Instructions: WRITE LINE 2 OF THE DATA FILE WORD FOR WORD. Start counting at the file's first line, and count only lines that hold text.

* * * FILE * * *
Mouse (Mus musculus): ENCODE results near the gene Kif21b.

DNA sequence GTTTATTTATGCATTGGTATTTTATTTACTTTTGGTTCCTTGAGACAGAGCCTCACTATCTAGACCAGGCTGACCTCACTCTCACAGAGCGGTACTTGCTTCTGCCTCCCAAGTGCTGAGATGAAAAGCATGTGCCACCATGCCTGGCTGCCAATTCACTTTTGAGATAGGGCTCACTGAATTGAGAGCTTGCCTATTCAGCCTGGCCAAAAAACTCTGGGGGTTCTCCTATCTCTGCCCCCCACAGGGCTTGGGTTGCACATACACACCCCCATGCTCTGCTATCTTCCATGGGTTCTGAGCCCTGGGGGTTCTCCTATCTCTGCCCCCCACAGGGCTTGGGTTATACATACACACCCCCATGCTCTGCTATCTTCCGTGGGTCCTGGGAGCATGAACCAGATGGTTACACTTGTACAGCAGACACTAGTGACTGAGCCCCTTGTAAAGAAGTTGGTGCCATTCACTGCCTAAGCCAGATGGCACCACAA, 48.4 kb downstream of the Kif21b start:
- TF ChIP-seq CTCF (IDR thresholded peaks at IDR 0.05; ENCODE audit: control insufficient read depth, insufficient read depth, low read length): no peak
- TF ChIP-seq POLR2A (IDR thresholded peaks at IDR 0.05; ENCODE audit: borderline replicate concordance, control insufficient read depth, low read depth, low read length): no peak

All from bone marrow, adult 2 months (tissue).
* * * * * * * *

DNA sequence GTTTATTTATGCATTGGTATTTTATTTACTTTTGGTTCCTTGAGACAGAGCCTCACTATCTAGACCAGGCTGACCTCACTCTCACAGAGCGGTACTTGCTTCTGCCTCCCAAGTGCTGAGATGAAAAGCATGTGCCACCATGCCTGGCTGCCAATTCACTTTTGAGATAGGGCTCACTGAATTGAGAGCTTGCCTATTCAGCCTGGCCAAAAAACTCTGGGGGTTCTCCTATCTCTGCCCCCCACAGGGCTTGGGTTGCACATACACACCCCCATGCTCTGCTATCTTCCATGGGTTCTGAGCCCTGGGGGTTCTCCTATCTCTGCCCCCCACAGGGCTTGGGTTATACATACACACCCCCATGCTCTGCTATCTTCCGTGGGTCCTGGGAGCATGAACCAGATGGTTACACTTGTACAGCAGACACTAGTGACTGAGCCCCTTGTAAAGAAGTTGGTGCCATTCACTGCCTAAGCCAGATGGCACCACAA, 48.4 kb downstream of the Kif21b start: